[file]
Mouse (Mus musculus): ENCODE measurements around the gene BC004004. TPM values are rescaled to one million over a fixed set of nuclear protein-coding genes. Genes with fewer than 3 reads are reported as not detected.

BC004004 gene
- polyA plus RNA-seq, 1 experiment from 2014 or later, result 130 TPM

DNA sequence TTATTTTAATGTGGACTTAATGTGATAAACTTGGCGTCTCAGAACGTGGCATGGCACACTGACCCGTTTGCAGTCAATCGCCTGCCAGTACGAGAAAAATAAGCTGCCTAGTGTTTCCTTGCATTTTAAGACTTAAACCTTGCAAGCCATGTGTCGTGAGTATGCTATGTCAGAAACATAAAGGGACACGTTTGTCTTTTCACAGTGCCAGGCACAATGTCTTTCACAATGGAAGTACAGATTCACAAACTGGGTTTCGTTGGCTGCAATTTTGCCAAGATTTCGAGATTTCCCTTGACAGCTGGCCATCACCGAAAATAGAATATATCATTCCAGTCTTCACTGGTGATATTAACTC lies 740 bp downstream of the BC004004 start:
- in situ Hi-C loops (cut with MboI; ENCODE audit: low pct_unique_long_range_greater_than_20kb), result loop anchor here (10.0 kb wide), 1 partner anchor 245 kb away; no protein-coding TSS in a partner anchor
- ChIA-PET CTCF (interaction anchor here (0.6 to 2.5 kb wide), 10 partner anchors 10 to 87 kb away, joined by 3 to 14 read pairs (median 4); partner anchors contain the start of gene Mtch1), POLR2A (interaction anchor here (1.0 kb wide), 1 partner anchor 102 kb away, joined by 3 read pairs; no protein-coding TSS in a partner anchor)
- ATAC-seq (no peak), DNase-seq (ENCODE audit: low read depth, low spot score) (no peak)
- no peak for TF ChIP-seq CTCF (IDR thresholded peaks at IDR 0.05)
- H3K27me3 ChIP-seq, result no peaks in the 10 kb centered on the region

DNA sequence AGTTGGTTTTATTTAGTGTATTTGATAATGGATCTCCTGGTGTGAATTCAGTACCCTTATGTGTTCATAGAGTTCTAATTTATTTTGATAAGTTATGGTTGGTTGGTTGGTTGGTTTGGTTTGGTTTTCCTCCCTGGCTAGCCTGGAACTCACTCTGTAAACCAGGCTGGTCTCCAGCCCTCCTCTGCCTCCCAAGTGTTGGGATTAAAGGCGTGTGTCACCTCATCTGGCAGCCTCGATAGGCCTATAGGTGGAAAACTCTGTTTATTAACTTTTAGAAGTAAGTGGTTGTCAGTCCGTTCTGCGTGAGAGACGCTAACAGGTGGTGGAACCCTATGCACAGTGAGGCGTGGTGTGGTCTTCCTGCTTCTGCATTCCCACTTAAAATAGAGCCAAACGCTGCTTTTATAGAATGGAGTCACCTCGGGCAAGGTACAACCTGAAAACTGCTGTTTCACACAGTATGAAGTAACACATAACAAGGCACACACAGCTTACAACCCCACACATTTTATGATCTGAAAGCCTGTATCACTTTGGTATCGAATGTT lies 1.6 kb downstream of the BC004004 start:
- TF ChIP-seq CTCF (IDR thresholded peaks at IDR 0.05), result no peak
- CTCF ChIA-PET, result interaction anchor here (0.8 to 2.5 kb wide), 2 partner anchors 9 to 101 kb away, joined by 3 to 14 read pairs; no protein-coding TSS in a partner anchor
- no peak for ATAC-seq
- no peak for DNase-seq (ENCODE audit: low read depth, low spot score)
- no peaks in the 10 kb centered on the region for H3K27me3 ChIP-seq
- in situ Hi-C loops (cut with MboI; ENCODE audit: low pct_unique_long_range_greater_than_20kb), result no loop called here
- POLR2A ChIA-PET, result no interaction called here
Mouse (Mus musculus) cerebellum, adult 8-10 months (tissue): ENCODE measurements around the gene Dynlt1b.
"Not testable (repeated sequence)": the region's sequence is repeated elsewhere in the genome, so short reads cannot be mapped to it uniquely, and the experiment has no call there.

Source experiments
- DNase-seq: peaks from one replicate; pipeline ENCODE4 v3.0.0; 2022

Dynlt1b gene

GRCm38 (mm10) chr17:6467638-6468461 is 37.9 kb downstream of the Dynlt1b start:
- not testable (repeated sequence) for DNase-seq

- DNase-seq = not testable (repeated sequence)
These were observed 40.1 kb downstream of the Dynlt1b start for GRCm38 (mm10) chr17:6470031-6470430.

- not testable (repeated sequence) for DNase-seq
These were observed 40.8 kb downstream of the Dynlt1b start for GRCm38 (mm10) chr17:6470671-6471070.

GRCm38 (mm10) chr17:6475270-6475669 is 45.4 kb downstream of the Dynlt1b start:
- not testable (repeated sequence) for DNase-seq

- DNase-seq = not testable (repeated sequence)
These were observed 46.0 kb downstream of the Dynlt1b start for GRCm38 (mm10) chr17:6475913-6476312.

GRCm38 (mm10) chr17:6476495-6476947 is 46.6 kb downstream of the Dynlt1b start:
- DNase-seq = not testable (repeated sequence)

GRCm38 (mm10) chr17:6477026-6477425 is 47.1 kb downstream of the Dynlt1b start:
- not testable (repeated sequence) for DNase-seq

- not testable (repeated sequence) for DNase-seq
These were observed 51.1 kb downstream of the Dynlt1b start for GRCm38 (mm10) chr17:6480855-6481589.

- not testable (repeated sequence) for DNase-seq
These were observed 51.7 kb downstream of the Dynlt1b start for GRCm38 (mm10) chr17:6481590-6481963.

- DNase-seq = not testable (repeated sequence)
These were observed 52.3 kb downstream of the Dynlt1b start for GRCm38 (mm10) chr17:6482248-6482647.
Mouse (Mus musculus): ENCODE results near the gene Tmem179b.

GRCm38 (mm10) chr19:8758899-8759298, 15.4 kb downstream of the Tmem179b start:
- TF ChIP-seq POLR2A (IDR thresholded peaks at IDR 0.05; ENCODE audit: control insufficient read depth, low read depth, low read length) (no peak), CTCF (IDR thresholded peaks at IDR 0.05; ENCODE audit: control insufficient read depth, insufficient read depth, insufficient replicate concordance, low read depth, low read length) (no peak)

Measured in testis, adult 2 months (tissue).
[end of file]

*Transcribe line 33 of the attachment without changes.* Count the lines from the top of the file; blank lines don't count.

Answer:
GRCm38 (mm10) chr17:6476495-6476947 is 46.6 kb downstream of the Dynlt1b start: